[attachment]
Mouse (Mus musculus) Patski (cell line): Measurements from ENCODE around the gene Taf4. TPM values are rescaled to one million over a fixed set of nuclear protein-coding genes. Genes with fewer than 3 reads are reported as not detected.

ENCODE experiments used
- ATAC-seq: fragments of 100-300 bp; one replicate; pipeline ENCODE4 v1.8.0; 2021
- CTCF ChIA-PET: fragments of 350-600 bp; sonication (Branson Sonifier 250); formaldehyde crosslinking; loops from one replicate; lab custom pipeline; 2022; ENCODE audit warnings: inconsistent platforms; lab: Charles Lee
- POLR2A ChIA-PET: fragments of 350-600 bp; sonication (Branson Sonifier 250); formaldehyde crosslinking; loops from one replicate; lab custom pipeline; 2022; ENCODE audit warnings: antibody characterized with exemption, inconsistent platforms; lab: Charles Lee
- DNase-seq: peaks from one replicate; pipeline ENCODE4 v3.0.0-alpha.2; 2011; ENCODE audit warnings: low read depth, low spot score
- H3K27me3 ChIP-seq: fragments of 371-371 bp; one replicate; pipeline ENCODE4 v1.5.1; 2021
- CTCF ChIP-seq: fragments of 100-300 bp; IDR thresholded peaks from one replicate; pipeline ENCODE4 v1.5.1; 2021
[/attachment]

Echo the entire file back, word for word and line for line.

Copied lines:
Mouse (Mus musculus) Patski (cell line): Measurements from ENCODE around the gene Taf4. TPM values are rescaled to one million over a fixed set of nuclear protein-coding genes. Genes with fewer than 3 reads are reported as not detected.

ENCODE experiments used
- ATAC-seq: fragments of 100-300 bp; one replicate; pipeline ENCODE4 v1.8.0; 2021
- CTCF ChIA-PET: fragments of 350-600 bp; sonication (Branson Sonifier 250); formaldehyde crosslinking; loops from one replicate; lab custom pipeline; 2022; ENCODE audit warnings: inconsistent platforms; lab: Charles Lee
- POLR2A ChIA-PET: fragments of 350-600 bp; sonication (Branson Sonifier 250); formaldehyde crosslinking; loops from one replicate; lab custom pipeline; 2022; ENCODE audit warnings: antibody characterized with exemption, inconsistent platforms; lab: Charles Lee
- DNase-seq: peaks from one replicate; pipeline ENCODE4 v3.0.0-alpha.2; 2011; ENCODE audit warnings: low read depth, low spot score
- H3K27me3 ChIP-seq: fragments of 371-371 bp; one replicate; pipeline ENCODE4 v1.5.1; 2021
- CTCF ChIP-seq: fragments of 100-300 bp; IDR thresholded peaks from one replicate; pipeline ENCODE4 v1.5.1; 2021